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Thread: Vintage lock from 1680

  1. #1
    President Member
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    Vintage lock from 1680

    How many people in our era would have the pure skill, initiative andimagination to build such a device with nothing more than hand tools?


    An old door lock.

    You will appreciate this one if you appreciate fine craftsmanship.

    Who says inventors and craftsmen were not sharp almost 350 years ago... especially when you consider the facilities available and not a computer or electric tool in sight?

    This is craftsmanship.

















































    https://www.youtube.com/watch?v=wngrvYGt2nk


  2. #2
    Speedster Member
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    Very nice! Thank you for showing it.

  3. #3
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    Thanks for the post, very enjoyable
    Life isn't about how to survive the storm, but how to dance in the rain !

    http://sites.google.com/site/intrigu...tivehistories/

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  4. #4
    Speedster Member Stude Shoo-wop!'s Avatar
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    Some of these laborious processes seen here were (for better or for worse) dumped when industrialization took hold of Europe in the mid 1700s and really took off by a century later. It makes me wonder if such fine attention to detail can ever truly be done on a mass-produced scale.
    Jake Kaywell: Shoo-wops and doo-wops galore to the background of some fine Studes. I'm eager and ready to go!

    1962 GT Hawk - completely finished in driveable condition.

  5. #5
    President Member RadioRoy's Avatar
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    Quote Originally Posted by Stude Shoo-wop! View Post
    It makes me wonder if such fine attention to detail can ever truly be done on a mass-produced scale.
    If someone made molds and dies, a bunch of these could be cranked out. Unfortunately, the set up cost would require a certain minimum sales number.
    RadioRoy, specializing in AM/FM conversions with auxiliary inputs for iPod/satellite/CD player. In the old car radio business since 1985.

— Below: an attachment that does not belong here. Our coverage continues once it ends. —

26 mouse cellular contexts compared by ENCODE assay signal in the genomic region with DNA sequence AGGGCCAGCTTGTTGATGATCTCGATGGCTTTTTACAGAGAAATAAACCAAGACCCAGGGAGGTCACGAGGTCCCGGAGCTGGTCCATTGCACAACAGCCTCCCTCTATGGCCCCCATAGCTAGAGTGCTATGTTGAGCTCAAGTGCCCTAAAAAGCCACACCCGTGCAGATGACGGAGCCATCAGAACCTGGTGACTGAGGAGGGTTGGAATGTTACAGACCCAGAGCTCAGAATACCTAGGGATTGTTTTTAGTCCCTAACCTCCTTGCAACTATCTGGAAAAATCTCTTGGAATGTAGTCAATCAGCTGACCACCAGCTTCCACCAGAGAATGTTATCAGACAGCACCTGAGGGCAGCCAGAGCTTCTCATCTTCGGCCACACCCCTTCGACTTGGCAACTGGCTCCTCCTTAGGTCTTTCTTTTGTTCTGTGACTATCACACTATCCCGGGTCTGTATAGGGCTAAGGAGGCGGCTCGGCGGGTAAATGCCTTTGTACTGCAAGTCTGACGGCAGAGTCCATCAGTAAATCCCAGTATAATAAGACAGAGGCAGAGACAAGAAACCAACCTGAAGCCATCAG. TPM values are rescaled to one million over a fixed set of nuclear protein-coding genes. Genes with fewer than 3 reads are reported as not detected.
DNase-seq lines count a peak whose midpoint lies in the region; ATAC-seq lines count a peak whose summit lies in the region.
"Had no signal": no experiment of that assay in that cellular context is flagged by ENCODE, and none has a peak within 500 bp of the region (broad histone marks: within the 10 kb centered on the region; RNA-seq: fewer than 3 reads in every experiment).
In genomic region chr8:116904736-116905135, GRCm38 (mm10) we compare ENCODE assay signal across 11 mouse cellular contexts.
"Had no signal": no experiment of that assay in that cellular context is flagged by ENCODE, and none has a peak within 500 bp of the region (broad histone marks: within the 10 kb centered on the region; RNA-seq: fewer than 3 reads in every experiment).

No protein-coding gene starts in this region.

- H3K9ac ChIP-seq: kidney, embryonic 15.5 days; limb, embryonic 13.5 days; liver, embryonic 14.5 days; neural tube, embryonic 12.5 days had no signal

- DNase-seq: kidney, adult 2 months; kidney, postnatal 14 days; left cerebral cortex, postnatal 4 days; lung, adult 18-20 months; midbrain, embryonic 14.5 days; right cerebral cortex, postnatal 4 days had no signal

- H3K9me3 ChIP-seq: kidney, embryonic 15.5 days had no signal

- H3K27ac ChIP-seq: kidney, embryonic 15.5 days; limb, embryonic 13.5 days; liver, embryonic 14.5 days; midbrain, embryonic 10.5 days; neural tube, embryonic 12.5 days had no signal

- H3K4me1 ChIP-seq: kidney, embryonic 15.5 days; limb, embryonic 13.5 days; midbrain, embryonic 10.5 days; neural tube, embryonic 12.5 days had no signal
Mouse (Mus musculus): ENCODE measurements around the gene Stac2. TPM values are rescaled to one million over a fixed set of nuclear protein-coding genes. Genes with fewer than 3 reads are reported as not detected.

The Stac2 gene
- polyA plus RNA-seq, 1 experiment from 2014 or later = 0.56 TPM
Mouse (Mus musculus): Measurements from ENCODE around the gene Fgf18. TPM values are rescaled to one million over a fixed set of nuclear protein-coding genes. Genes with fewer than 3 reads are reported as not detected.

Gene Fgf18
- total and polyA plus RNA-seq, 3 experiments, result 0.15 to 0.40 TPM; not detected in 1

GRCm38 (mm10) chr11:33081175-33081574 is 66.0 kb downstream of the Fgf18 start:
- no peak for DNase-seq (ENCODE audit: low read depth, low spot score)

17A-S2 - 50 Commander convertible
    10G-C1 - 51 Champion starlight coupe
    10G-Q4 - 51 Champion business coupe
    4H-K5 - 53 Commander starliner hardtop
    5H-D5 - 54 Commander Conestoga wagon
    56B-D4 - 56 Commander station wagon
    60V-L6 - 60 Lark convertible

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    Quote Originally Posted by Stude Shoo-wop! View Post
    Some of these laborious processes seen here were (for better or for worse) dumped when industrialization took hold of Europe in the mid 1700s and really took off by a century later. It makes me wonder if such fine attention to detail can ever truly be done on a mass-produced scale.
    It a true work of art but could it mass produced? Surely it could. There are many fine firearms (as one example) that are mass produced at tolerances and fitting tighter than a lock. The production would need to be matched to the quality desired. Mass production by itself does not mean a drop in quality but producing a multitude of items quickly and cheaply can lead to lower quality.

    Remember that back then labor was cheap and the drive to have one unique item produced that only you owned was in vogue. Probably still is when I look at the custom car field.

    Bob
    , ,

  7. #7
    President Member ndynis's Avatar
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    Amazing piece of work!
    Thanks for the link!
    Nick

  8. #8
    Golden Hawk Member jclary's Avatar
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    This is a good example of what I mean when I often say..."If someone makes it, somebody will collect it." From Stamps to Studebakers, thimbles to plows, art to zippers and everything in between.

    I know I have bored folks to death with my enthusiasm about Studebaker...

    If this guy was my neighbor, I think I'd invest in some security cameras.

    Can you imagine friends and relatives avoiding this guy with a pocket full of locks at gatherings?

    But, for incurable tinkerers like me, this is fascinating.
    John Clary
    Greer, SC
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    SDC member since 1975

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